As noted above Weapon types had various Action Point (AP) costs, this led to a whole lot of choice paralysis where you wondered what would be the best weapon to use for the situation at hand and whether it would be best to mix weapon types or not. It also led to a few traps since in older version you could spend Action Points to Aim improving your shooting bonus which required even more math to figure out the optimal way to spend your AP to improve your accuracy but also maximize your number of shots. A robust system with a lot of depth but ultimately added a lot of unnecessary complexity.

In this version we moved from AP into just Actions. Your grunt units, Frame Level 1 and 2 got one action a round. Very simple and straightforward for your standard enemies like the humble Leo, mass produced GM, or sturdy Zaku. Each time you activated one of these units you could move them then use its sole action to Shoot or Boost (move further and over terrain pieces). Simple and to the point, it was well loved by everyone who tried it compared to the old model.

Since we got rid of Action Points all our weapons moved to a set number of shots. So in the past you might have a Machine Gun that costs 1AP to fire and 6 AP to use, now you’re Machine Gun fires 5 times every times its fired.

Frame Level 3+ suits got 2 Actions to play with opening up new possibilities. They could attack with two different types of weapons. They could shoot a rifle then rockets, or a rifle then melee combat. They could Boost to the high ground then fire. We also added an Aim action which gave a small but significant boost to hit when dealing with high-Evade enemies.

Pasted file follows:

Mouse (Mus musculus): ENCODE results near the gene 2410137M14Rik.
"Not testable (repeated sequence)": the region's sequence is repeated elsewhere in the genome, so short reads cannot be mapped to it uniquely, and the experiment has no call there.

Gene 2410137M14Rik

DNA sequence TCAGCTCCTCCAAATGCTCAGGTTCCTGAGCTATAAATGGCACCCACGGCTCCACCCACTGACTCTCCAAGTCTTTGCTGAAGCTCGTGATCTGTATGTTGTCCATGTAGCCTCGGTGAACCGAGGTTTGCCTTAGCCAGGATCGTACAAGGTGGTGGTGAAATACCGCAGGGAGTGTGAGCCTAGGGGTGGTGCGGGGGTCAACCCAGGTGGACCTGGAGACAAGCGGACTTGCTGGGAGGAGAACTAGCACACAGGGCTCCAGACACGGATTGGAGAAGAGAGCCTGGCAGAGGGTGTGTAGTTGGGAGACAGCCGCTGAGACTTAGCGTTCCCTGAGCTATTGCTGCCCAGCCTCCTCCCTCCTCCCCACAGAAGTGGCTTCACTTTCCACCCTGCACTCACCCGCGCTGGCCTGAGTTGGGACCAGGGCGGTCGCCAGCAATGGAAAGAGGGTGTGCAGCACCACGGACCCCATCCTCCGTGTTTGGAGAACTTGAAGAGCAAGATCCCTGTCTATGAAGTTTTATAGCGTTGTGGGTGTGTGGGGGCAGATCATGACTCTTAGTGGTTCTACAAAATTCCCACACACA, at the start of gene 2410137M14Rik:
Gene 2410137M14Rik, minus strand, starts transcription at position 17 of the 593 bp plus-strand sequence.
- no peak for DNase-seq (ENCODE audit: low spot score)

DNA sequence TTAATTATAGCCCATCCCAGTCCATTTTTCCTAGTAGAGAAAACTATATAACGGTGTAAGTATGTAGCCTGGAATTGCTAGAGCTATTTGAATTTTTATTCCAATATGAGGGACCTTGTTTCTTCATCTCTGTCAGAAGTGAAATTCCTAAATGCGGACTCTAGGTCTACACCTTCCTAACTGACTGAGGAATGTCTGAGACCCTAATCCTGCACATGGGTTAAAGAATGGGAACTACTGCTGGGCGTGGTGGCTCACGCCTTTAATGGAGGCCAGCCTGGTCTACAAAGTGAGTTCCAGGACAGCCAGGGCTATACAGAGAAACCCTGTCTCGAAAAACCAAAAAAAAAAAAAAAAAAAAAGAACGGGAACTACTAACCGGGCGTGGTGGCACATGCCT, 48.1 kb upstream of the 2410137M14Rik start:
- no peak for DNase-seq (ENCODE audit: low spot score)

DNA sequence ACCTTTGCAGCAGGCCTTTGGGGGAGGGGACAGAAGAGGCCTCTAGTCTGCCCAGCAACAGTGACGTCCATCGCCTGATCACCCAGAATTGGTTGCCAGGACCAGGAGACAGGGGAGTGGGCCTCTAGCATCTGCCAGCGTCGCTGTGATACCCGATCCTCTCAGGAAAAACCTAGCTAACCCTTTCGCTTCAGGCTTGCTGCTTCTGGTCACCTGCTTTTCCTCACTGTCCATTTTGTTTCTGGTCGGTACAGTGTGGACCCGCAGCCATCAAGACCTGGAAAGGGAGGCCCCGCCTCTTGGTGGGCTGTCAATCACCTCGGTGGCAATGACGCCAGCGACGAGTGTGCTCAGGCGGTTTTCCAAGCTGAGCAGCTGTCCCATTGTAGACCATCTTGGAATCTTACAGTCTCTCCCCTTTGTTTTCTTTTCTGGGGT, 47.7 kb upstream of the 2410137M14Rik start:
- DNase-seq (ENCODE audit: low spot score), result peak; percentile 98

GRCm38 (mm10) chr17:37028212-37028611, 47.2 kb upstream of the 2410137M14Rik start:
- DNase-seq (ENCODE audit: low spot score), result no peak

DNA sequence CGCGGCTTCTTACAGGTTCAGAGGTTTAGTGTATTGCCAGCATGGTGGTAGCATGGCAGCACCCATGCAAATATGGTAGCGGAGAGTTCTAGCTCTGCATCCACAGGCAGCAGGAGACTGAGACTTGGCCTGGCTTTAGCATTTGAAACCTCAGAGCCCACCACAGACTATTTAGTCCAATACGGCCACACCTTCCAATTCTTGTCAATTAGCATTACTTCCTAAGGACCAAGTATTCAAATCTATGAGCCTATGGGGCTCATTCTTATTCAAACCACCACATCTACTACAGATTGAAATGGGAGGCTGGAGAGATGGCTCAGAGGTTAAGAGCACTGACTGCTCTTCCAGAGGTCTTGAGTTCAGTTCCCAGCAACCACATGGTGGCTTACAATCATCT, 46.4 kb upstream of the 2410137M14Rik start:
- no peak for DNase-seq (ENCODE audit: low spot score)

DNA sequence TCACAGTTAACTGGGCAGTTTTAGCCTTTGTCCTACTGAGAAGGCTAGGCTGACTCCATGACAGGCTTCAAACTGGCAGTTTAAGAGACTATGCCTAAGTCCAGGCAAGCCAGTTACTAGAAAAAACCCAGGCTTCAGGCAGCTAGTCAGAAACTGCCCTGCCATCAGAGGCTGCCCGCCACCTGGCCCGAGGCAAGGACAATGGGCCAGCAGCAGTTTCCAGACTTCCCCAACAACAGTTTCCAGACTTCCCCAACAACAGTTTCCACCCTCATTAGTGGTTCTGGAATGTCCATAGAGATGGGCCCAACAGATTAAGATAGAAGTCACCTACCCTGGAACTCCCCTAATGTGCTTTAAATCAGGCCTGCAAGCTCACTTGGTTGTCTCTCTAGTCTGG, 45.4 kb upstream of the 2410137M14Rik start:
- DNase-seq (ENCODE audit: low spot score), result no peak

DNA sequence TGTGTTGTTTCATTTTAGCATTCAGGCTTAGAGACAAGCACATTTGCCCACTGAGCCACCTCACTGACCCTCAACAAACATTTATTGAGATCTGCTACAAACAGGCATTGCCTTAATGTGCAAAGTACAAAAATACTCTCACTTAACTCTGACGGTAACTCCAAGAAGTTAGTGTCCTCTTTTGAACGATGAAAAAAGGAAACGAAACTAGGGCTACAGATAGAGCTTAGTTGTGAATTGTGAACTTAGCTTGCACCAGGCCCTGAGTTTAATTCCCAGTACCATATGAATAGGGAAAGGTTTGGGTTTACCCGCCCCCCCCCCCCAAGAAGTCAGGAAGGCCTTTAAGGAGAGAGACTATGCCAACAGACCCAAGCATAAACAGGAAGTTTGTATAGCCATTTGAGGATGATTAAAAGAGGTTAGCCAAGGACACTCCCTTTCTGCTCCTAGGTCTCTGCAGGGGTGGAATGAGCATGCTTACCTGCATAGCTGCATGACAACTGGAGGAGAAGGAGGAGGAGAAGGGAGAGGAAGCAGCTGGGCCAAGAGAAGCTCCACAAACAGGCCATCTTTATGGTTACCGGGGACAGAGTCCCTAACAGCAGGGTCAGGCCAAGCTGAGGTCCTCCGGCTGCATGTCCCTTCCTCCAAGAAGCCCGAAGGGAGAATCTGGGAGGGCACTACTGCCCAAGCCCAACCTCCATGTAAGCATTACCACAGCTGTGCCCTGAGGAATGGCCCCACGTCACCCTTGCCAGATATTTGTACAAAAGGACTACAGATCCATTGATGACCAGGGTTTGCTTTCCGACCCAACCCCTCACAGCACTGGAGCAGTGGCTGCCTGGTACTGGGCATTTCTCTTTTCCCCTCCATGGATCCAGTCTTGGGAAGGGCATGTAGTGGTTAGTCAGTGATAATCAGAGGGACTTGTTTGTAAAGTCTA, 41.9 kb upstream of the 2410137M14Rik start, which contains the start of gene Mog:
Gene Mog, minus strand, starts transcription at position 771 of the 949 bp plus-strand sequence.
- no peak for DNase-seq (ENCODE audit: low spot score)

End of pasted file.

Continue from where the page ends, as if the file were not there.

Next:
Other major changes including moving to a d10 system instead of a d20 system. Both for Shooting/Evade and for the Melee Clash, although Melee didn’t switch from a d6 system until a few months later since it was working well. d10s gave a significant advantage over d20 when it came to reliability. It was far easier for a player to predict if they had good odds of dodging, in the d20 system it was so swingy sometimes a poor roll meant your suit would be untouched or completely destroyed.

With a d10 system the constrained variability actually helped quite a bit. We took modifiers from Mech roles and lowered them significantly, going from Shooting +8 to shooting +2 for instance, and it gave Mech’s a chance to dodge a good amount of shots. As a result we could increase the number of shots for many weapons, and who doesn’t enjoy rolling a bunch of dice.

Melee under the d10 concept also got a revised version of rules that went from comparing Sums to comparing Successes. It made it easier to take damage without instantly dying in melee and also gave a better chance to clash without dealing damage, something we see in shows a lot. Overall we’re really happy with it and we’ll discuss it more in our next post.